Have you ever wondered what it's really like to be a licensing artist? I'll tell you that it's different for everyone, but today I'm pulling back the curtain on what it's like both for me and for a typical licensing artist in the industry now.
It's important to stress that the behind the scenes of every artist who licenses their work is different, and personal to them. This is because we all have our own clients, product focuses, styles to our artwork, approaches to how we work and, perhaps most significantly, how much time we choose to devote to licensing.
Not many artists' income surrounds solely licensing their work, and they don't spend 100% of their time working on it. As an example, even ceramic artist Rae Dunn, who has built up a huge licensing business, still takes time to hand make original ceramic pieces which she sells, and shares more personal work and sketches regularly. Licensing likely gives her the time and freedom to do this.
I'm going to break down what it's like for a typical licensing artist today, including myself. Let's get started!
Licensing is a piece of a greater income pie.
For most licensing artists including myself, 100% of their income does not actually come from licensing. You may be thinking, wouldn't it be nice just to live off of royalties (i.e. checks in the mail)?!
The reality is, most licensing artists combine multiple income streams together. For me, I combine physical product/art sales, teaching and workshops, and, of course, licensing. There are additional smaller income streams, too, but these are the main ones I utilize.
I say this not to discourage you from aiming for the sky when licensing your work, but to help relieve a little of the pressure from it. You don't *have* to make a full-time income from licensing, and there may be other aspects of your business you actually enjoy doing. All of these elements work together to form a well-rounded art business, which keeps it interesting and sustainable for you.
You're not always making art.
When you dedicate time to licensing your work, you do get to enjoy the fun part of the actual art-making for those projects. But you're also pitching yourself to potential collaborators, negotiating pricing and contracts, managing client emails, delivering files, etc.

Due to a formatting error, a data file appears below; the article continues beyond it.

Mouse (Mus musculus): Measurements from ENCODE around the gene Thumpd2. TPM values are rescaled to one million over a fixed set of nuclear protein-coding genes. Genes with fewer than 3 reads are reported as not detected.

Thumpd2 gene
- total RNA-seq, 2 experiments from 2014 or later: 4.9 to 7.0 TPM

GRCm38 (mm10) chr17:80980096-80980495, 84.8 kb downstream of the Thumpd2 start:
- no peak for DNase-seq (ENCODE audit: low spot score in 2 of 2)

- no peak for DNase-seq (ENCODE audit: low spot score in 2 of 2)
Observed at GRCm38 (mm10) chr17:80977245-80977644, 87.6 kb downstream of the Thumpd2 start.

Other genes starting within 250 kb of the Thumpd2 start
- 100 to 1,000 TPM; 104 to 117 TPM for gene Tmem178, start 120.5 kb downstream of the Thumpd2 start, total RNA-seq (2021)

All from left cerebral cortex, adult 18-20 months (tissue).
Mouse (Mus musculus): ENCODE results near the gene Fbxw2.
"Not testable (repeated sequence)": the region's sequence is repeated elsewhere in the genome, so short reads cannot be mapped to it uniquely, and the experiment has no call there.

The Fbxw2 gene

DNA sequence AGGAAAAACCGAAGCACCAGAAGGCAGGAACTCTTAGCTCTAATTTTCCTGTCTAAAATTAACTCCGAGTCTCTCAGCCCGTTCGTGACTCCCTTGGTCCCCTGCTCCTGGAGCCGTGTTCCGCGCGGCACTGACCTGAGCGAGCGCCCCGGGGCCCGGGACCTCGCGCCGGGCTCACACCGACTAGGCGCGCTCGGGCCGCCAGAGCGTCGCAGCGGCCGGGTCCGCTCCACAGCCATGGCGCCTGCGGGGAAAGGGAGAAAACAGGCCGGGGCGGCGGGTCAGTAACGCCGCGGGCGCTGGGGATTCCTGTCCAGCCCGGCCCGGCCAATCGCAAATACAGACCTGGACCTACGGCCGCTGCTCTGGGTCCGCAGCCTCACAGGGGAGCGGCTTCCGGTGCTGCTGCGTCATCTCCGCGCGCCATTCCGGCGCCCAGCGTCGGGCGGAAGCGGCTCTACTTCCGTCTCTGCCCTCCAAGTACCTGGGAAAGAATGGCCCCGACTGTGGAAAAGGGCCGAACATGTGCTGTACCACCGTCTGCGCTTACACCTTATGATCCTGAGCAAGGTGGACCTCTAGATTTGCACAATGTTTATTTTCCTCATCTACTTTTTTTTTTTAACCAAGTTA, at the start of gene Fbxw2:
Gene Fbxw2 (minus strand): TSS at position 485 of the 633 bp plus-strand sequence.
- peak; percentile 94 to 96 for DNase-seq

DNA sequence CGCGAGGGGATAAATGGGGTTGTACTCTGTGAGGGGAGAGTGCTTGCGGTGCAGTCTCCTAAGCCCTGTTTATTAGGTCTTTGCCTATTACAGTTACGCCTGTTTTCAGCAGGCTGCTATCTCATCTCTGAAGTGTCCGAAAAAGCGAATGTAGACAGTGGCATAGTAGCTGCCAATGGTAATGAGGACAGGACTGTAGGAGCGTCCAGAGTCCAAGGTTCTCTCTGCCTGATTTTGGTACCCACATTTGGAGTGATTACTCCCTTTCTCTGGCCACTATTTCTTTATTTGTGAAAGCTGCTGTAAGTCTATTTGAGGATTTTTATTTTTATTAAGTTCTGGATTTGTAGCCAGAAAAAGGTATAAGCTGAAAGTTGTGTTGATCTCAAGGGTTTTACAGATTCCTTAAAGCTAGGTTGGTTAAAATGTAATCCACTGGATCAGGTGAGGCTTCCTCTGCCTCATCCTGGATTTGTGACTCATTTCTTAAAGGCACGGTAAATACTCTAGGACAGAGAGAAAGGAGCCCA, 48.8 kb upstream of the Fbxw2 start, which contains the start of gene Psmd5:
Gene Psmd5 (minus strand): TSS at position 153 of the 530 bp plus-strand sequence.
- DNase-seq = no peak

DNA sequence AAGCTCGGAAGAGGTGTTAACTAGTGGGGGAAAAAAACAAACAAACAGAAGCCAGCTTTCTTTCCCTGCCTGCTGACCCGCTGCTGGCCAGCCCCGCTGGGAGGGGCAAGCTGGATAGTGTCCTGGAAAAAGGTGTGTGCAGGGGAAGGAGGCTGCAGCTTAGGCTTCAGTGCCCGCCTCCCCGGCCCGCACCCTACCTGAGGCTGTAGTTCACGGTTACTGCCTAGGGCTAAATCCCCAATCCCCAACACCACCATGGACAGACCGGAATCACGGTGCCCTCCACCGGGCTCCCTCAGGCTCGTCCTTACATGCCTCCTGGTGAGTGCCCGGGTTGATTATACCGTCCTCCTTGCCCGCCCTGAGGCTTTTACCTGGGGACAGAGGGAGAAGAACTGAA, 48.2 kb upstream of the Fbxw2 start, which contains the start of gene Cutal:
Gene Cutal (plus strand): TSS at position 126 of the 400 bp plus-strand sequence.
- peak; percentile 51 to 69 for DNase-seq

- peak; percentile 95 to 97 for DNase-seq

It's likely similar to some other projects you may already do - like one-on-one client work or commissions. It does involve some more upfront work, but at the end of the project you get to reap the benefits of all of that work and earn payments like royalties (percentage of sales) which can keep paying you for months or years. Woohoo!
You experience exciting wins AND some disappointments.
Sometimes, disappointments happen like projects fall through or the products you worked on don't end up getting manufactured and making it to market. I've even experienced being paid a good sum of money for products that for one reason or another never were manufactured. It's disappointing, but when that happens at least for many cases in my experience, you still get paid!
Despite these occasional disappointments, you DO get to see some amazing collaborations come to fruition. You get to hold that product featuring your artwork in your hands, and experience your audience's excitement along with you. There's really nothing like it!
Patience is key, but is so fulfilling in the end.
Many licensing deals can take 1 year, or even longer, from initial contact, to design, to product development, and then brought to market. So, being patient is part of the territory when licensing your art.
But when that day does finally come around (usually, a lot faster than you realized!), it's so thrilling to finally get to share about all of your hard work. By that point, you're probably already working on your next project; it's exciting because you always have something to look forward to, and another project to reveal.
It's fulfilling not only to see your artwork in action yourself, but to know that it is out there spreading joy and people are using it in their daily lives. Sometimes, the magnitude of that is even hard to imagine! But is is real. And if you haven't yet licensed your art yet, it is possible to make that happen.
Want to learn more about how to license your artwork? You can join the waitlist for my online course, Licensing for Artists which opens for enrollment again in January 2021.